Researchers warn bully bosses threaten productivity and office safety
May 16, 2004
by Chris Morris
FREDERICTON (CP) - For fed-up nurses at one New Brunswick hospital, the "code pink" is their unique way of coping with one of worst scourges of the modern workplace - the bully boss.
The nurses could no longer stand the vile temper and bad language directed at them by one particularly belligerent physician, but hospital administrators were not sympathetic. "They came up with a solution on their own to curb his behaviour," said Marilyn Noble, a Fredericton-based researcher in workplace bullying.
"When he is on a rant, they call a code pink. Any nurse who can spare the time comes and stands in a circle as a silent observer and watches him. The impact is he looks up, realizes there are witnesses who might report him and he shuts down."
Workplace bullies - people who target workers for intimidation, belittlement and humiliation - are themselves becoming the targets of individuals and groups promoting respectful and safe workplaces in Canada.
Marilyn Noble, one of two researchers studying workplace bullying at the Muriel McQueen Fergusson Centre for Family Violence Research in Fredericton, says she has been beseiged by people with stories to tell about bullies in their offices.
"There's a pent-up need to talk about this," said Noble, who will be conducting public forums across New Brunswick later this month to discuss bullying.
"If I talk to 100 people in social situations and I say I'm working on workplace bullying, there might be two people who look at me like I've got three heads, and there would be 98 who would grab me by the arm and say, 'Have I got a story for you."'
When Noble appeared recently on a CBC Radio phone-in show, the lines lit up with people talking about their grim situations in the workplace, including one man who said he was suicidal after dealing with a supervisor he described as a "sociopathic serial bully."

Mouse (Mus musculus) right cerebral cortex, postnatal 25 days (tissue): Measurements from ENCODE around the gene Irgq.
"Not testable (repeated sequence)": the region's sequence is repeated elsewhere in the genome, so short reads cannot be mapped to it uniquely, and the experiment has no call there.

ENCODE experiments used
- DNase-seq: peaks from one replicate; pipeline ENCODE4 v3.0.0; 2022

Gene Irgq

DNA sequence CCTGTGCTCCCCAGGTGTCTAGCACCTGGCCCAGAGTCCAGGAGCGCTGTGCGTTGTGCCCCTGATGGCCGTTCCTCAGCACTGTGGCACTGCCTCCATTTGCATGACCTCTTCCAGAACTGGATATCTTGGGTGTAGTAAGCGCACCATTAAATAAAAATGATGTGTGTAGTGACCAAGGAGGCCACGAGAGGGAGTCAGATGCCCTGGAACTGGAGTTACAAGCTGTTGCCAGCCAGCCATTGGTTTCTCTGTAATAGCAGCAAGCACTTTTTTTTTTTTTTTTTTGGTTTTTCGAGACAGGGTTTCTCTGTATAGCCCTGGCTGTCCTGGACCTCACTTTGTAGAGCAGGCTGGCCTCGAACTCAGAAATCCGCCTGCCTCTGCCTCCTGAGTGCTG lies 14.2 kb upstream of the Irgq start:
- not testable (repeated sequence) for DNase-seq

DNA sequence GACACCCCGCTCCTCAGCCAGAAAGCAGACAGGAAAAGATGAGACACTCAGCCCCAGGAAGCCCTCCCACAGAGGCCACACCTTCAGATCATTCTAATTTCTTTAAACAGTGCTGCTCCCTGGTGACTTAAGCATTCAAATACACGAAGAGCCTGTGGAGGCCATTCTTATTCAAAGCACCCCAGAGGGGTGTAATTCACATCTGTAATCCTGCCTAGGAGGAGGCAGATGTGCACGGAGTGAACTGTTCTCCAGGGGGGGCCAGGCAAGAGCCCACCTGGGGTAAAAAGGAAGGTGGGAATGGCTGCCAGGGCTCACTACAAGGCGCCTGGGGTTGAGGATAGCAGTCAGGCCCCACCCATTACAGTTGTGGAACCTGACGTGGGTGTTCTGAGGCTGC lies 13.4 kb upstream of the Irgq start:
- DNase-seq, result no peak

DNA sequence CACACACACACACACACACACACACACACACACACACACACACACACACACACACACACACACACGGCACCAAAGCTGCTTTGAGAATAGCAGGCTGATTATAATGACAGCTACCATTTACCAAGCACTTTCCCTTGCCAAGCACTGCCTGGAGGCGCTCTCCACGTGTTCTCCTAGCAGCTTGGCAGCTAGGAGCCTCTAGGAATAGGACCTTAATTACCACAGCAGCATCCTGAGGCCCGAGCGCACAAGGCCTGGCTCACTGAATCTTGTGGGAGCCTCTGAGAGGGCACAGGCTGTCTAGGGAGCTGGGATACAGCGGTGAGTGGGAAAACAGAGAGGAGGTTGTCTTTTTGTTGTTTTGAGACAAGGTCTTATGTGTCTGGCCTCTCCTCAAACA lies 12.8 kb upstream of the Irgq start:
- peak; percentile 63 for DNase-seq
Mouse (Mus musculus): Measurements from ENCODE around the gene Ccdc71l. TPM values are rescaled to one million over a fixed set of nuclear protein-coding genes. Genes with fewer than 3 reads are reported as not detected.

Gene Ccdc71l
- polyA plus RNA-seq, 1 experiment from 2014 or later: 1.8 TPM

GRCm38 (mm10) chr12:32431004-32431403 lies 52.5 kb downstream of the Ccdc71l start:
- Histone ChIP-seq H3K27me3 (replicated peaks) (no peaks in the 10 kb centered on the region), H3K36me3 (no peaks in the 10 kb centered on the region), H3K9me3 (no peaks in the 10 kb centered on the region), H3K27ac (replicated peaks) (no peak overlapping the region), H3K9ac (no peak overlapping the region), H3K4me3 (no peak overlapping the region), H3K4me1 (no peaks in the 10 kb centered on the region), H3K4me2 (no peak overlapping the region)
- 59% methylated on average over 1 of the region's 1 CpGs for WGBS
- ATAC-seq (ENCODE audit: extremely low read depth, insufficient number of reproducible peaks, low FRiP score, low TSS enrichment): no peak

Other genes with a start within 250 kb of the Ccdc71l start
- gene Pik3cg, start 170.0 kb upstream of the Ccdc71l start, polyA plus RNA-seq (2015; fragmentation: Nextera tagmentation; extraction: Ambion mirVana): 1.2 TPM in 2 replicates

Heather Gray of Edmonton, president and CEO of the consulting firm Threat Assessment and Management Associates Inc., said there's much more at stake in controlling bullying than simply keeping workers happy and productive.
She said it's a major safety issue.
"Once in a while, we see people driven to such extremes they may lash out at the company, not only in the form of a lawsuit, but violently."
Gray points to the case of OC Transpo in Ottawa, where four employees were fatally shot in April 1999 by Pierre Lebrun, who then took his own life.
Lebrun had been teased and tormented for years by his co-workers at OC, but the company had never addressed the bullying problem.
Gray said she is particularly disturbed when companies boast that bullying tactics are their way of forcing people to quit.
She says companies need to be aware of the damage caused by those tactics.
"People are broken to the extent that if they aren't actively suicidal, they're seriously depressed," she said.
"Self-esteem is damaged to the point where they're not functioning well at work and in their personal relationships. It does an extraordinary amount of damage to the individual."
Gray said bullies have a number of traits in common.
They are usually in supervisory roles and their overriding objectives are power, domination and subjugation.
Noble said that sometimes bullying behaviour is unwitting, but more often it is deliberate.
"There are mean-spirited people who have no power or control in other parts of their life so they exercise it in the workplace," she said.
"Some of these people have very poor interpersonal skills and there are others who simply get glee out of putting other people down and making them squirm."
The targets of bullies also have traits in common.
Gray said they're generally good performers and are often targeted because of their competence, which may threaten the bully supervisor.
She remembers one case where workers in a specialized unit found themselves under the supervision of a person who did not fully understand the work being done.
She says the supervisor felt a need to prove himself by tormenting and humiliating the competent workers and within three years, six of the people in the unit - one-third of its workforce - had quit in disgust.
Gray says targeted workers are not wired the same way as the bully and most quit their jobs.
Although federal legislation is pending that will help protect federal public servants from workplace bullies, most legislation in Canada offers little or no help.
Noble says the ultimate solution is for companies and organizations to identify intervenors at every level of their operations, unbiased people to whom workers can go with a complaint.
"Otherwise, they have no place to turn," she says.